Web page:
This article is an excerpt from the Grazing Lands Conservation Initiative publication “Extending Your Grazing Season and Reducing Stored Feed Needs” by Dr. Don Ball, Auburn University, Ed Ballard, University of Illinois Extension, Mark Kennedy, State Grazing Lands Specialist, NRCS, Missouri, Dr. Garry Lacefield, University of Kentucky, and Dr. Dan Undersander, University of Wisconsin-Madison. We’ll be sharing more excerpts in future issues. You can also download the publication here.
Pastures often become unproductive or go dormant in mid- to late summer due to lack of water. Irrigation may relieve the situation, but before proceeding with this alternative, landowners should thoroughly consider all the issues that contribute to irrigation system cost:
■ Is there an inexpensive source of water available? Water sources vary greatly in cost, so this should be carefully checked. During hot weather, some plants require approximately 0.25 to 0.30 inches per day. Check with a knowledgeable irrigation specialist for water requirements in your area. One inch on one acre is 27,158 gallons, so the water supply must be able to supply a minimum of 7,000 to 8,000 gallons per acre per day(after evaporation and other losses) to be effective for irrigating any field or pasture.
■ Pumping from streams frequently requires a permit from the U.S. Army Corps of Engineers and/or the state agency or regional water district responsible for natural resources. If irrigation is desired by a certain time, there should be an assessment as to how long it will likely take to acquire permits and install equipment. Permit time can be up to 12 months, depending on the on-site physical situation.
■ Will irrigation of pastures be cost effective? The quantity and value of forage produced on average must be enough to justify installing the system plus the expense of operating it. Typically, irrigation must be used hundreds of hours each year for many years to be economical.
■ Irrigation equipment application efficiency should be considered. Newer pivot irrigation equipment may have 85% or higher efficiency (% of water pumped that is made available to plant), but older systems, particularly traveling guns, may only be 60% efficient. Lower efficiency means more water and more pumping energy is needed to get water application rates and yield responses compa- rable to higher efficiency systems.
■ Labor to operate irrigation equipment should be considered. Pivot irrigation systems are the least labor intensive at about 0.0125 hour per acre. Traveling gun or tow irrigation systems may need ten times that (about 0.15 hour per acre).
■ With irrigation automatically comes the need for balanced and often increased fertilization. Irrigating malnourished pastures is a waste.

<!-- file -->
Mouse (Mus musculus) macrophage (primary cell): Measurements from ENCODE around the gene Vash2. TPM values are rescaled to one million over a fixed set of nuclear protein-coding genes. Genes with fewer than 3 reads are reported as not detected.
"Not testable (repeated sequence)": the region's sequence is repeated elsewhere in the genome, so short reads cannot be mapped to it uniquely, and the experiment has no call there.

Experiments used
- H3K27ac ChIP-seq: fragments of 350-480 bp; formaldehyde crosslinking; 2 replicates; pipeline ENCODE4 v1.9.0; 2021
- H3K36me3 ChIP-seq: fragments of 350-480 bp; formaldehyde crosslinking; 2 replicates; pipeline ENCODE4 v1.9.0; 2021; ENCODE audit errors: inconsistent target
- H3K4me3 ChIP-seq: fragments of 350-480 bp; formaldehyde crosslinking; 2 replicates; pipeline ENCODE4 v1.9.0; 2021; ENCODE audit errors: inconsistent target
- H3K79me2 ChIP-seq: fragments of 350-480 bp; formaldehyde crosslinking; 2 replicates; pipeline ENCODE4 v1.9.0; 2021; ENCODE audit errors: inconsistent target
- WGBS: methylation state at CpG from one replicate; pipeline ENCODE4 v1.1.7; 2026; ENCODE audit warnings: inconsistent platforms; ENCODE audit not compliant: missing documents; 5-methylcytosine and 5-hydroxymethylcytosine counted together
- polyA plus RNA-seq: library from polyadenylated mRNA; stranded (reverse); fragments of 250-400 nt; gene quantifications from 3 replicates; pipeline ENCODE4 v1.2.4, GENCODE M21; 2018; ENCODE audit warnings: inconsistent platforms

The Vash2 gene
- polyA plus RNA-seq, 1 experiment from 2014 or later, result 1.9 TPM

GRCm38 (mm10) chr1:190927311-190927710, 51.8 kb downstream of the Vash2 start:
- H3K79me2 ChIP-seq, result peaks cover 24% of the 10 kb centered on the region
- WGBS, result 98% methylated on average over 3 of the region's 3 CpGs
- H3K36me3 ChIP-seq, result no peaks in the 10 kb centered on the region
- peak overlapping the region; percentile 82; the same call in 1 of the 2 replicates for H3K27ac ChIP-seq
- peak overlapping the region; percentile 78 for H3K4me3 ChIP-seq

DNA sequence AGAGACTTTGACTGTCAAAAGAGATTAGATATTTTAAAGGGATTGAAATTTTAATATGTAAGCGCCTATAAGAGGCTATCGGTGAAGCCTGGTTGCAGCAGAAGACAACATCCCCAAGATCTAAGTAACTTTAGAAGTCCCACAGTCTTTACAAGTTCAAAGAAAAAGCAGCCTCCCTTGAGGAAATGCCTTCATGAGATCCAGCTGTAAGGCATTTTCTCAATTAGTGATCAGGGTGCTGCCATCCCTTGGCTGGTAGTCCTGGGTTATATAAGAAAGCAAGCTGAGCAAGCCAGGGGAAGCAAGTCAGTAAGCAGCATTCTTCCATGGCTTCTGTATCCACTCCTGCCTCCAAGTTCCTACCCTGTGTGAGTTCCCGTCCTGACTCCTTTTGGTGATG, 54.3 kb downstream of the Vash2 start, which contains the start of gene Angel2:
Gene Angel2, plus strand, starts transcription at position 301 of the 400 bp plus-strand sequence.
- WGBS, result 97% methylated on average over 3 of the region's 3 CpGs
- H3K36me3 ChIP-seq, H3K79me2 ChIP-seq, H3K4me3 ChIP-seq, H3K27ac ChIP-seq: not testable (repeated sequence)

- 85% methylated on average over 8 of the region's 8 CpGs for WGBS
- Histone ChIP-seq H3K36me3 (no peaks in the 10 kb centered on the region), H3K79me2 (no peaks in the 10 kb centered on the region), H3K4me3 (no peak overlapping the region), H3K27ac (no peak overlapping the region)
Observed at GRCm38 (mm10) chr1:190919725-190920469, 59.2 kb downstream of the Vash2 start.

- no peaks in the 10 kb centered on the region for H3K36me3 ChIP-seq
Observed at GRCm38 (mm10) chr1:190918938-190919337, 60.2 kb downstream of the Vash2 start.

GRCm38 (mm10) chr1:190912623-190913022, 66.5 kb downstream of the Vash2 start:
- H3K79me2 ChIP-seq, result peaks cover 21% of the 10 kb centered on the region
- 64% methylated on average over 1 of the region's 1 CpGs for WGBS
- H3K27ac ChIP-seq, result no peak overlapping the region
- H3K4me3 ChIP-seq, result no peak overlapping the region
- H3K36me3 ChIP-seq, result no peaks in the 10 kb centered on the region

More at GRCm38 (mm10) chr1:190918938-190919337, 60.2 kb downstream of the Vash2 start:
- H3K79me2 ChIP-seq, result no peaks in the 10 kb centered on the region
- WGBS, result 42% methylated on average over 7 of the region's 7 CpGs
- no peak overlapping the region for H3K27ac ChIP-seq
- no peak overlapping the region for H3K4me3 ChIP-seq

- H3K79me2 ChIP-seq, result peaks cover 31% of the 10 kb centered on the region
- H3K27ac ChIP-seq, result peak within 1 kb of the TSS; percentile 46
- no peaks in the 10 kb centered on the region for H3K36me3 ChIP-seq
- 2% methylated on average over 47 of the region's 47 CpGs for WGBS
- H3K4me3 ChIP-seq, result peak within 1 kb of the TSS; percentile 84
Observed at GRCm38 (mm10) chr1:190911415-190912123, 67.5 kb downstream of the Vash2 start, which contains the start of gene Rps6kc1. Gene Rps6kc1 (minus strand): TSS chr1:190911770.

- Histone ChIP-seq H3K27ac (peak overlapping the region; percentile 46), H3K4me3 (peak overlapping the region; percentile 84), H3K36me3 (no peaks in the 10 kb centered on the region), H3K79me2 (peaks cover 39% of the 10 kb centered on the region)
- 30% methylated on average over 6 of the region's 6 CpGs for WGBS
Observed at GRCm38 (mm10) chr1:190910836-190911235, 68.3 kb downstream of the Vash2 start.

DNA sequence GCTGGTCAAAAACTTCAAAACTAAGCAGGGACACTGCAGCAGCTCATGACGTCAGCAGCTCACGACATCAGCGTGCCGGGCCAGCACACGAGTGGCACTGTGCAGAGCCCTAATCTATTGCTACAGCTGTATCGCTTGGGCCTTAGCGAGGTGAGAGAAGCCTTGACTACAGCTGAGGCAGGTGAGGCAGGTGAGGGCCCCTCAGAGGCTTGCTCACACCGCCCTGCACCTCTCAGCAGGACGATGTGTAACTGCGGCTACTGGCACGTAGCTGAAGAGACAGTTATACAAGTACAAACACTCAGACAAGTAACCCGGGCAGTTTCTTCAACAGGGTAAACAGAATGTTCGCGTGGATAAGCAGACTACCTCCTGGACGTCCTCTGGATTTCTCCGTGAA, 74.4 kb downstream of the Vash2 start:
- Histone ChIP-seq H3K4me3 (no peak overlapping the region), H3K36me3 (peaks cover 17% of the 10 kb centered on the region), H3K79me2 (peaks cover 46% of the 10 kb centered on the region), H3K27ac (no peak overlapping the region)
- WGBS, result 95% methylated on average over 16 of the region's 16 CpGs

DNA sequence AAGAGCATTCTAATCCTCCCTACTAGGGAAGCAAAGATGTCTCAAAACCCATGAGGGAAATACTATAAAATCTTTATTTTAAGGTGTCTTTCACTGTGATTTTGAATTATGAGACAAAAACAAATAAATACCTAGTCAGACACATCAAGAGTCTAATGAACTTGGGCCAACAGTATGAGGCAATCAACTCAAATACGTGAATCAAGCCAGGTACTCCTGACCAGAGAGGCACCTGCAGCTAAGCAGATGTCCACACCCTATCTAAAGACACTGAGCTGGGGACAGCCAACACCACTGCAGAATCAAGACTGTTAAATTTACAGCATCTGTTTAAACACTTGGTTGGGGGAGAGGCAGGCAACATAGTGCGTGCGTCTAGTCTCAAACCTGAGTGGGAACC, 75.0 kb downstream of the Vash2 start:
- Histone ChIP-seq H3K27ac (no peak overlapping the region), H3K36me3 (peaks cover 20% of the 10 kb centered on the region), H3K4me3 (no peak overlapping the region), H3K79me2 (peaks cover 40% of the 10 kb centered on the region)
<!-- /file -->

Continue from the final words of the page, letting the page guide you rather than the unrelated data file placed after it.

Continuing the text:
■ In some areas, soil types, or situations, soil compaction caused by the hooves of grazing animals (which is greatly intensified when soil is wet) or eventual soil salinization may be a concern.
If these issues can be resolved, pasture irrigation may be a consideration, but it should be a long-term commitment, not a “knee-jerk” reaction to one or two years of drought.
Forages respond to irrigation at any vegetative stage. The yield increase is linear to the total water applied up to the amount needed by the plant for daily growth. The critical question is whether the extra pasture forage that may be produced on average will be worth the cost. An effective pasture irrigation system is generally not much less expensive per acre than an effective row crop irrigation system.
Need more about grazing on irrigated pasture? Dave Scott of ATTRA did a great series last summer. Here are links to the articles in this series:
Intensive Grazing on Irrigated Pastures
Setting Up an Intensive Grazing System That Works – Pasture Rest Periods
Paddock Grazing Periods in Irrigated Pastures
Putting It All Together – Or Calling the Dance
It is quickly obvious when they talk about water use, even without looking at the list, that the authors are from humid regions.
In the western and Southern Great Plains, potential water use by native short-grasses may use 0.25 to 0.3 inches/day in late spring. In the heat of summer, that approaches or exceeds 0.5 inches/day, though water is seldom available to meet the potential water use. Potential water use is greater for improved-grass or mixed-grass pastures which have greater biomass production.
The efficiency of biomass production decreases as one moves from the northern Great Plains (cooler mean temperature) to the Southern Great Plains (warmer mean temperature), and as one moves from the tall-grass prairies (greater precipitation and relative humidity = less evaporative demand) west to the short-grass prairies (less precipitation and lower relative humidities = greater evaporative demand).
In semiarid and arid regions, irrigation dramatically increases biomass production. However, biomass production for hay or grazing livestock systems is seldom the most profitable use of irrigation water.
All other comments apply to any region, except the potential for getting water from streams. As precipitation decreases as one moves west, streams become fewer and farther apart; most are ephemeral. If present, aquifers become the water source for irrigation since precipitation in most semiarid regions is insufficient to support groundwater, except near perennial rivers.
Perhaps you could provide a disclaimer at the beginning of the article that narrows the scope of application.
Clay Robinson, PhD
Certified Professional Soil Scientist
Former Professor of Soil Science
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